- Quartetto Gelato serves up panache, humour
Quartetto Gelato serves up panache, humour
The Georgia Straight
by John Keillor
Quartetto Gelato is the pinnacle of light entertainment – part chamber group, part cabaret, and part bar band. After a gorgeous arrangement of Maurice Ravel’s Tombeau de Couperin, the ensemble asked the sold-out Chan Centre’s audience if anyone could give them a ride to their next show in Nanaimo. As the evening progressed, people were literally laughing and crying all around me. Quartetto Gelato also got something I’ve never seen before: a standing ovation at the intermission break.
This reception was in response to polished musicianship, an untarnished delight in performing, and panache to burn. And Quartetto Gelato knows how to work with its resources, repositioning onstage between songs, telling humorous stories, and flirting with listeners in the front row. With only four people and a repertoire of light musical fare, surprises are continually necessary. Otherwise, the concert would be static, stuck, and merely like watching a pop group in a venue that doesn’t permit drinking or dancing.
Peter De Sotto sang tenor and played violin with aching, luminous, transparent delight. Accordion player Joseph Macerollo likewise glowed rhapsodic. George Meanwell alternated between cello and guitar with a less hammy, still benevolent presence, and Cynthia Steljes won everyone’s heart with her oboe and English-horn playing. They managed to touch everyone while keeping their audience slightly off balance, unsure of where the show was going, creating an ideal atmosphere for jokes. Before they performed two pieces by Mr. Tango himself, Astor Piazzolla, Macerollo warned: “The first piece isn’t a tango at all. The second one is – but it’s originally from Switzerland.”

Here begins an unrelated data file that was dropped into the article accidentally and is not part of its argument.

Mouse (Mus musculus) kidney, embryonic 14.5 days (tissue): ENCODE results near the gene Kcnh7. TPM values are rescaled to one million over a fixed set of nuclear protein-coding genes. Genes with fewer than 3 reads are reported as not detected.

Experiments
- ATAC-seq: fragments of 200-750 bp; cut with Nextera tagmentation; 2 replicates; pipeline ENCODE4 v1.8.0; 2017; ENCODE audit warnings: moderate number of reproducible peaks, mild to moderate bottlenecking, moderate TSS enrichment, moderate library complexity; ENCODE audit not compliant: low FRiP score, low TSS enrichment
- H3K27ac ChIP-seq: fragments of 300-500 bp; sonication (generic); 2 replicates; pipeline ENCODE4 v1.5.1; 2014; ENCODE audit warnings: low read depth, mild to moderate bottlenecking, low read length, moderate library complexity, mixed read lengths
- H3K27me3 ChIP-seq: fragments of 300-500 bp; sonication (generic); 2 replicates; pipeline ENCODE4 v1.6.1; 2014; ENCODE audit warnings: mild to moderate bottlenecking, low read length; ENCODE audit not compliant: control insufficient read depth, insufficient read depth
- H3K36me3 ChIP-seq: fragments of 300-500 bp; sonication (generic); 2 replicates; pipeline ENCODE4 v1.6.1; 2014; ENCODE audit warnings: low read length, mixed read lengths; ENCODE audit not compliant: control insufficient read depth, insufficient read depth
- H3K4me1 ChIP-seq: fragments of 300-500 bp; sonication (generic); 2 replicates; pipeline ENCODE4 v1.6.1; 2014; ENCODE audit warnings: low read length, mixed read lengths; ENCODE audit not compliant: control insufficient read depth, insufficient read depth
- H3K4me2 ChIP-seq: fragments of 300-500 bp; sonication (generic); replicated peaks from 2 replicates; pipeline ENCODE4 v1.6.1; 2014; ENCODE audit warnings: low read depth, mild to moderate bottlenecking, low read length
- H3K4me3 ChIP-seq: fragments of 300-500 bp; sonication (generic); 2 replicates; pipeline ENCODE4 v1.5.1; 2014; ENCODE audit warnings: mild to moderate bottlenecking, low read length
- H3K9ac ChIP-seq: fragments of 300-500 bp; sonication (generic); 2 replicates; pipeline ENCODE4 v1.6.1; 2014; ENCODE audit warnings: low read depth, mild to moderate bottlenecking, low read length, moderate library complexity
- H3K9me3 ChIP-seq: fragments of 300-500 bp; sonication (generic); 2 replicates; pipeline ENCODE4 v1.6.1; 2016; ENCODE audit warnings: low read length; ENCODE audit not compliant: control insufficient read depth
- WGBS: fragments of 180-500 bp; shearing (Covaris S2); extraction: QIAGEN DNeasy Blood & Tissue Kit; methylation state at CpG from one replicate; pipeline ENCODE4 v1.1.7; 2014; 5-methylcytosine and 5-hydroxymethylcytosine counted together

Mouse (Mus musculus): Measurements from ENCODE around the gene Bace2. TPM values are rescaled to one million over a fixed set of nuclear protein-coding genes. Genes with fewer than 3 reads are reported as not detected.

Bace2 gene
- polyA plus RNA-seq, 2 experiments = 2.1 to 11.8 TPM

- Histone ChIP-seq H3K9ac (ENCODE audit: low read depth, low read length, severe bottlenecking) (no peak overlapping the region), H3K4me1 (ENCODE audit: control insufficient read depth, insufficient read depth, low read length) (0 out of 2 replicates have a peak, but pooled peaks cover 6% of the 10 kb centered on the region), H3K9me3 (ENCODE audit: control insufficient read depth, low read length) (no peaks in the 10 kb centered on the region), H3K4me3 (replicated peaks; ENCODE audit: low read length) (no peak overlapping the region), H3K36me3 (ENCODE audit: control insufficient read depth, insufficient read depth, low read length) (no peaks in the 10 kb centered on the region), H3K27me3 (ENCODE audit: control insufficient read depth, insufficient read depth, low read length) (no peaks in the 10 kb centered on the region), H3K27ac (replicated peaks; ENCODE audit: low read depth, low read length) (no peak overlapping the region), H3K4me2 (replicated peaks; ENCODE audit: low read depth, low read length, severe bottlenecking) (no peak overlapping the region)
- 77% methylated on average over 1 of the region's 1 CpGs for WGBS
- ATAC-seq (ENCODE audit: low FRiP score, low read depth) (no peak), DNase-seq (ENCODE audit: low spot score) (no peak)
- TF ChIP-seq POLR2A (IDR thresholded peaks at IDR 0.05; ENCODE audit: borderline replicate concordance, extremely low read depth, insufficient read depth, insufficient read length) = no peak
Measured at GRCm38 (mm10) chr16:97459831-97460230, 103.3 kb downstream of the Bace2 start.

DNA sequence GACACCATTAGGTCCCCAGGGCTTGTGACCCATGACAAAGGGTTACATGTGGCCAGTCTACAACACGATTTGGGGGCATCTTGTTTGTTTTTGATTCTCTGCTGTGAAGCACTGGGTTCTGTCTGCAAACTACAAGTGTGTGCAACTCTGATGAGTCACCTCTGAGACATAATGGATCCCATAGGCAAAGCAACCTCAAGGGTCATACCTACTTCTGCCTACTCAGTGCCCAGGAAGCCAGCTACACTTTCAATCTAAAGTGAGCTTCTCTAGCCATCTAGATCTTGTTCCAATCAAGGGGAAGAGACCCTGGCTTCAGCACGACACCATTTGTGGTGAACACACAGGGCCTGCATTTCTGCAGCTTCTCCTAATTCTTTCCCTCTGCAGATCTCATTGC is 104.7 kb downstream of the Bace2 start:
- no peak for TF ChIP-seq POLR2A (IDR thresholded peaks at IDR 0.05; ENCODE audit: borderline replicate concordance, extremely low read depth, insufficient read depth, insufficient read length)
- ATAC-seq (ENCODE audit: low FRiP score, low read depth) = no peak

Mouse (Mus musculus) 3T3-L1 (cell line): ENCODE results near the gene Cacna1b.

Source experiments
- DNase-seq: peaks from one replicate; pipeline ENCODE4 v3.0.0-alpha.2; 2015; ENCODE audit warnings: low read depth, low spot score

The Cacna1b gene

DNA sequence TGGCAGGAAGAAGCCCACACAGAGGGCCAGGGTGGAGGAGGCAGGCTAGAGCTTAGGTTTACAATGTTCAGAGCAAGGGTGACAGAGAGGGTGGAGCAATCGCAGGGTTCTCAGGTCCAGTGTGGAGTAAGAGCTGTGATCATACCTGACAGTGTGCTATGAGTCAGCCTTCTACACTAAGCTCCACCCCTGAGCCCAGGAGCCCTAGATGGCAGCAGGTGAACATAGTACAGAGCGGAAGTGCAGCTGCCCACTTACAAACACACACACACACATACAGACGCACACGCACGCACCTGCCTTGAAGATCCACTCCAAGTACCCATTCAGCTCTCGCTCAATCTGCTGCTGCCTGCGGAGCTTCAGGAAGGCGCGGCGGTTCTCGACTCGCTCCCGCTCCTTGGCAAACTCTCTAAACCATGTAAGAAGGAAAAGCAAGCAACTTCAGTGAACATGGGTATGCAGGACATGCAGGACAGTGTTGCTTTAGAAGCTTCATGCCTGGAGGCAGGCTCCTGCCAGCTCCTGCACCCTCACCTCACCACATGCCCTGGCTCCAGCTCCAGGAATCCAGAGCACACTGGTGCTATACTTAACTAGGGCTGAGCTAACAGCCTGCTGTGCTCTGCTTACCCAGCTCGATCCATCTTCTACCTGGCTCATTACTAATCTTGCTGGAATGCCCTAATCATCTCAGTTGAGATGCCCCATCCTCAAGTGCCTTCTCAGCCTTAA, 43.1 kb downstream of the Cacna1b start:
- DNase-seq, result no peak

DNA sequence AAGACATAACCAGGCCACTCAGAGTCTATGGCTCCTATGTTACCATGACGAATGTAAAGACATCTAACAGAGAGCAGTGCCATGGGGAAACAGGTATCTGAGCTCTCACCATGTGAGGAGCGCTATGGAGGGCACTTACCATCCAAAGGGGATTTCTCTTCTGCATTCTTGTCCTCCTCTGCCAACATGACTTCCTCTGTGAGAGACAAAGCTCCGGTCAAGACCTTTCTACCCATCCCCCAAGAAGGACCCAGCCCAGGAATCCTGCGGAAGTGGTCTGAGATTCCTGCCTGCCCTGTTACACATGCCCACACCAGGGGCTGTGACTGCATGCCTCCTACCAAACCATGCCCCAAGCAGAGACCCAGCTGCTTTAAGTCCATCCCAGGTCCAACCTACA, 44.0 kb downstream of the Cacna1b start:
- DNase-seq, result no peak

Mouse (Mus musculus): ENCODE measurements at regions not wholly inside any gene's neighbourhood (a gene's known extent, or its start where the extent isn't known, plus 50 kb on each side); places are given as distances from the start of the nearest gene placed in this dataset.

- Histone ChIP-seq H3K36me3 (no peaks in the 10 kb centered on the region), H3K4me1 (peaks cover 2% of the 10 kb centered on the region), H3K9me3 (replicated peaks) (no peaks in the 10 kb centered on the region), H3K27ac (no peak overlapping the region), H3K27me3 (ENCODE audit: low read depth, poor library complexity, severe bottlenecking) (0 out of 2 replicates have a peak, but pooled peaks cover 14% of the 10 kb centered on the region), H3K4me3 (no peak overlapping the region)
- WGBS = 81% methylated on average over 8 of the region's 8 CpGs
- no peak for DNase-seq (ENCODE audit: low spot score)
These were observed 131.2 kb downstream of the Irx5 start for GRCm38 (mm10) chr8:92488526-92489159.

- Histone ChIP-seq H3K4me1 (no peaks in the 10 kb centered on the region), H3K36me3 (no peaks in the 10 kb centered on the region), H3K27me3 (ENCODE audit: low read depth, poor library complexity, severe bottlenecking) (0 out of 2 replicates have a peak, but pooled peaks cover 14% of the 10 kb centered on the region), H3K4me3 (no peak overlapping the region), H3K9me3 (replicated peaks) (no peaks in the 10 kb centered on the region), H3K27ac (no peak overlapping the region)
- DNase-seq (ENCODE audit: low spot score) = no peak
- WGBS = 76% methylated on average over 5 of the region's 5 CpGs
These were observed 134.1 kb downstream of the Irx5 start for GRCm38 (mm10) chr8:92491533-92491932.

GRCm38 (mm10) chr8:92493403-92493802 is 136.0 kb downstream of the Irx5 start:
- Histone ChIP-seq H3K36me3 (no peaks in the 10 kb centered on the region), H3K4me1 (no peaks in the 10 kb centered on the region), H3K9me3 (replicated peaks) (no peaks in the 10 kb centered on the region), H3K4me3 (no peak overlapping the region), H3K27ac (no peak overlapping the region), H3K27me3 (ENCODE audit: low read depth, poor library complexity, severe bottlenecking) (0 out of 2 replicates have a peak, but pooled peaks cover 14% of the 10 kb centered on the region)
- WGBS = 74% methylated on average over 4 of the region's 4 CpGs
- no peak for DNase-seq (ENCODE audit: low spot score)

And when it was time to wax melancholic, the songs were touchingly genuine. De Sotto sang “Words That I Want”, which Meanwell wrote for his fiancée at university, when the young couple were separated by the Atlantic. Meanwell’s tune was one of uncluttered longing, obviously composed in stoic isolation.
The highlight of the evening was … well, all of it. That’s how this sort of show is structured. For me, the best part was the traditional Hungaria, wherein the players duke it out musically, in a Gypsy style. “This is a rather violent piece; it’s Eastern European trailer-park music, 11 announced De Sotto. I’m from a trailer park near Penticton, and my date that evening was from Bulgaria; we found the ensuing melodic play fight to be unexpectedly, weirdly, wonderfully romantic.
You can’t fake Quartetto Gelato’s sincere warmth. The fakes who try to pull off this sort of delivery invariably produce a yawnfest of unbearable tedium. Such occasions generate a dribble of exhausted clapping. Quartetto Gelato produced cathartic applause, literally thundering. An encore performance of “Danny Boy” took their beatific schmaltz to new heights that were never campy. Camp would imply a tragic lining to the evening’s pleasure. This concert satisfied every musical sweet tooth in the house with unadulterated, over-the-top joyousness.